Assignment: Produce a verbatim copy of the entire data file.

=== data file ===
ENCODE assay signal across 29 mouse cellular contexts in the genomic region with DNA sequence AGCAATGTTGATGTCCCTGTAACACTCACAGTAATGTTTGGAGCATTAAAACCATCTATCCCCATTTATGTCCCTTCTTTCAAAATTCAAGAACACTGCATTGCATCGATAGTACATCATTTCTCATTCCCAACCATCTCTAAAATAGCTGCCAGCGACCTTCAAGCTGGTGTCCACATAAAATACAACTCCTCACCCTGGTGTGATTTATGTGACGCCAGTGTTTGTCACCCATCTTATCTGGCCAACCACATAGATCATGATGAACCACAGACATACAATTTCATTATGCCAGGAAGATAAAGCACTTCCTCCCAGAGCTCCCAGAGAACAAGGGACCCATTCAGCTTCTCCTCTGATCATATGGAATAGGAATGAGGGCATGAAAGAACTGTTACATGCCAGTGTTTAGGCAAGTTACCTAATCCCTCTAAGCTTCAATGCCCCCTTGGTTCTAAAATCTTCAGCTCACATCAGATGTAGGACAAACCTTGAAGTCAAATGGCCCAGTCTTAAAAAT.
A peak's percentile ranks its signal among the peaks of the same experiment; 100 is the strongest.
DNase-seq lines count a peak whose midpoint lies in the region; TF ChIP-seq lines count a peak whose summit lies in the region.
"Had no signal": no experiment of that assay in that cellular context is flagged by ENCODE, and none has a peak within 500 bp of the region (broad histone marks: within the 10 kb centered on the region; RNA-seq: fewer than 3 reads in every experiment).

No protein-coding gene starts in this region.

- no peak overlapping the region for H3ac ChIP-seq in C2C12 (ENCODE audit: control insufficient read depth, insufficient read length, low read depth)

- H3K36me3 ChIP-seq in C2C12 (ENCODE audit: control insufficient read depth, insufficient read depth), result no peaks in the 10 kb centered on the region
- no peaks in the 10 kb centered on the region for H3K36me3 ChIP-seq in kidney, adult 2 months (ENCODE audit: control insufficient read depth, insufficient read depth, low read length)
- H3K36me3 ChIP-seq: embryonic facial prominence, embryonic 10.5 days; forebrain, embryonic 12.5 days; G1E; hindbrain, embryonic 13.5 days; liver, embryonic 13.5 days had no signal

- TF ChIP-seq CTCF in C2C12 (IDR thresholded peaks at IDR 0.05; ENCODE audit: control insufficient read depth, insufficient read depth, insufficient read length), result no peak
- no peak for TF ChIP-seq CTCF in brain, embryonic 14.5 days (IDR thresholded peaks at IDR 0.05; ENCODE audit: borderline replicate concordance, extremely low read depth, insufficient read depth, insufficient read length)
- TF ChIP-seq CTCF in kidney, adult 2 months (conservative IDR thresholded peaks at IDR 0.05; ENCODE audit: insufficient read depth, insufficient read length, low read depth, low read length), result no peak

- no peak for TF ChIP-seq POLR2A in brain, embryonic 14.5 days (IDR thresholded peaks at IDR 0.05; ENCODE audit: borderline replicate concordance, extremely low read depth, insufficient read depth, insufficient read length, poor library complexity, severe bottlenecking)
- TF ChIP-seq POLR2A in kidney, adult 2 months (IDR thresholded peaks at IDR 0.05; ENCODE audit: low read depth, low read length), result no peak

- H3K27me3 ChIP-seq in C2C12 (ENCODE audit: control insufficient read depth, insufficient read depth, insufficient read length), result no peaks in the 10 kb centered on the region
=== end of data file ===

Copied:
ENCODE assay signal across 29 mouse cellular contexts in the genomic region with DNA sequence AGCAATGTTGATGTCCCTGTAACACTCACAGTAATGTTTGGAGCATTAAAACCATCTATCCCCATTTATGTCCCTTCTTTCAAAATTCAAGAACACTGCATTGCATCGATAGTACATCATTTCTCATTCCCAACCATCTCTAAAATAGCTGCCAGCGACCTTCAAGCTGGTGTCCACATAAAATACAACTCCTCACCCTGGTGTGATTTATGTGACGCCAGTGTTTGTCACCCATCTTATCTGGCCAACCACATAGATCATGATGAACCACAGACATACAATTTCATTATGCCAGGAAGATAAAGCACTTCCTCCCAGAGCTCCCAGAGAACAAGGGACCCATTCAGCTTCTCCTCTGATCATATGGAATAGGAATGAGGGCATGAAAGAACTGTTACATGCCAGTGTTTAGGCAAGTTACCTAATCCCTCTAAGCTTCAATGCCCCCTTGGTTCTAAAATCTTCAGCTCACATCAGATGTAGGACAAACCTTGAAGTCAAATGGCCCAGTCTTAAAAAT.
A peak's percentile ranks its signal among the peaks of the same experiment; 100 is the strongest.
DNase-seq lines count a peak whose midpoint lies in the region; TF ChIP-seq lines count a peak whose summit lies in the region.
"Had no signal": no experiment of that assay in that cellular context is flagged by ENCODE, and none has a peak within 500 bp of the region (broad histone marks: within the 10 kb centered on the region; RNA-seq: fewer than 3 reads in every experiment).

No protein-coding gene starts in this region.

- no peak overlapping the region for H3ac ChIP-seq in C2C12 (ENCODE audit: control insufficient read depth, insufficient read length, low read depth)

- H3K36me3 ChIP-seq in C2C12 (ENCODE audit: control insufficient read depth, insufficient read depth), result no peaks in the 10 kb centered on the region
- no peaks in the 10 kb centered on the region for H3K36me3 ChIP-seq in kidney, adult 2 months (ENCODE audit: control insufficient read depth, insufficient read depth, low read length)
- H3K36me3 ChIP-seq: embryonic facial prominence, embryonic 10.5 days; forebrain, embryonic 12.5 days; G1E; hindbrain, embryonic 13.5 days; liver, embryonic 13.5 days had no signal

- TF ChIP-seq CTCF in C2C12 (IDR thresholded peaks at IDR 0.05; ENCODE audit: control insufficient read depth, insufficient read depth, insufficient read length), result no peak
- no peak for TF ChIP-seq CTCF in brain, embryonic 14.5 days (IDR thresholded peaks at IDR 0.05; ENCODE audit: borderline replicate concordance, extremely low read depth, insufficient read depth, insufficient read length)
- TF ChIP-seq CTCF in kidney, adult 2 months (conservative IDR thresholded peaks at IDR 0.05; ENCODE audit: insufficient read depth, insufficient read length, low read depth, low read length), result no peak

- no peak for TF ChIP-seq POLR2A in brain, embryonic 14.5 days (IDR thresholded peaks at IDR 0.05; ENCODE audit: borderline replicate concordance, extremely low read depth, insufficient read depth, insufficient read length, poor library complexity, severe bottlenecking)
- TF ChIP-seq POLR2A in kidney, adult 2 months (IDR thresholded peaks at IDR 0.05; ENCODE audit: low read depth, low read length), result no peak

- H3K27me3 ChIP-seq in C2C12 (ENCODE audit: control insufficient read depth, insufficient read depth, insufficient read length), result no peaks in the 10 kb centered on the region